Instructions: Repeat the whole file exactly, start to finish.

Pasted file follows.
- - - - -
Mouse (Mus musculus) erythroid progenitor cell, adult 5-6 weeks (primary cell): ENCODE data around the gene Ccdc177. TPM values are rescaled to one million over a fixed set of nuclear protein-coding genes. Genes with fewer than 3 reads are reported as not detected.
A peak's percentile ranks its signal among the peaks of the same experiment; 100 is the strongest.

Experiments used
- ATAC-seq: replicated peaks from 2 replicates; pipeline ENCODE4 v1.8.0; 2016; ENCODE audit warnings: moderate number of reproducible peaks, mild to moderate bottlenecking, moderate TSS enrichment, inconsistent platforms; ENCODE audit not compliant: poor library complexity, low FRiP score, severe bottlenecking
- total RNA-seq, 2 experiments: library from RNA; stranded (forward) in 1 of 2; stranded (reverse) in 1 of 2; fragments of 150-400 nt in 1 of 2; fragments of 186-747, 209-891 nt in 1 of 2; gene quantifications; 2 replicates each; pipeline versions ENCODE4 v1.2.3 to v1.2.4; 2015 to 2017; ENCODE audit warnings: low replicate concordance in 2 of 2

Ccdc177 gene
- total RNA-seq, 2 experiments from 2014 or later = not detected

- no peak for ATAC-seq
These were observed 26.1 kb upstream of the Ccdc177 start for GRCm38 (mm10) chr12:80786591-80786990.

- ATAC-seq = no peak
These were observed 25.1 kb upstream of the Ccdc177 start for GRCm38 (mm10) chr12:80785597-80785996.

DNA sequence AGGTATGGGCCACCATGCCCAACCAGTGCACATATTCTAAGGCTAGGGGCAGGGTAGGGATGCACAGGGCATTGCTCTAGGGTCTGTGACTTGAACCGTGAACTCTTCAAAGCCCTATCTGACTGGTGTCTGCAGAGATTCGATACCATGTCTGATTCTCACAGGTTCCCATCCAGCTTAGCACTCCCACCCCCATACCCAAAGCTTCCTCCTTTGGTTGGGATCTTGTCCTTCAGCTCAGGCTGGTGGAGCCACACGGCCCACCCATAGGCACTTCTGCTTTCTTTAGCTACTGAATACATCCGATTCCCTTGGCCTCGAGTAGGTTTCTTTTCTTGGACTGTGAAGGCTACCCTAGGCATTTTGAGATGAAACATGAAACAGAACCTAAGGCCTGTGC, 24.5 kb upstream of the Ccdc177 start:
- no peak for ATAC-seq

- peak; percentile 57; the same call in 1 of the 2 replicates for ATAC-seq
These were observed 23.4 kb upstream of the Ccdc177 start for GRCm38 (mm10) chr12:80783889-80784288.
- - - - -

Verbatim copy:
Mouse (Mus musculus) erythroid progenitor cell, adult 5-6 weeks (primary cell): ENCODE data around the gene Ccdc177. TPM values are rescaled to one million over a fixed set of nuclear protein-coding genes. Genes with fewer than 3 reads are reported as not detected.
A peak's percentile ranks its signal among the peaks of the same experiment; 100 is the strongest.

Experiments used
- ATAC-seq: replicated peaks from 2 replicates; pipeline ENCODE4 v1.8.0; 2016; ENCODE audit warnings: moderate number of reproducible peaks, mild to moderate bottlenecking, moderate TSS enrichment, inconsistent platforms; ENCODE audit not compliant: poor library complexity, low FRiP score, severe bottlenecking
- total RNA-seq, 2 experiments: library from RNA; stranded (forward) in 1 of 2; stranded (reverse) in 1 of 2; fragments of 150-400 nt in 1 of 2; fragments of 186-747, 209-891 nt in 1 of 2; gene quantifications; 2 replicates each; pipeline versions ENCODE4 v1.2.3 to v1.2.4; 2015 to 2017; ENCODE audit warnings: low replicate concordance in 2 of 2

Ccdc177 gene
- total RNA-seq, 2 experiments from 2014 or later = not detected

- no peak for ATAC-seq
These were observed 26.1 kb upstream of the Ccdc177 start for GRCm38 (mm10) chr12:80786591-80786990.

- ATAC-seq = no peak
These were observed 25.1 kb upstream of the Ccdc177 start for GRCm38 (mm10) chr12:80785597-80785996.

DNA sequence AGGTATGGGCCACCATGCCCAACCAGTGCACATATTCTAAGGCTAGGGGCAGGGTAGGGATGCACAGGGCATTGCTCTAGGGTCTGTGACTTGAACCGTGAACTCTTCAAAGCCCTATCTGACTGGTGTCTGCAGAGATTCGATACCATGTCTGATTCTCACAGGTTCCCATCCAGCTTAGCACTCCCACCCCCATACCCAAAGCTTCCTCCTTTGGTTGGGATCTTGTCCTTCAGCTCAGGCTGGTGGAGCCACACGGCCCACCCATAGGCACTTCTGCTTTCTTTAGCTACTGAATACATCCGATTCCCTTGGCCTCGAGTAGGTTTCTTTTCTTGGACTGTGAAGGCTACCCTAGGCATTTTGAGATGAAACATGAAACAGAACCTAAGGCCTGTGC, 24.5 kb upstream of the Ccdc177 start:
- no peak for ATAC-seq

- peak; percentile 57; the same call in 1 of the 2 replicates for ATAC-seq
These were observed 23.4 kb upstream of the Ccdc177 start for GRCm38 (mm10) chr12:80783889-80784288.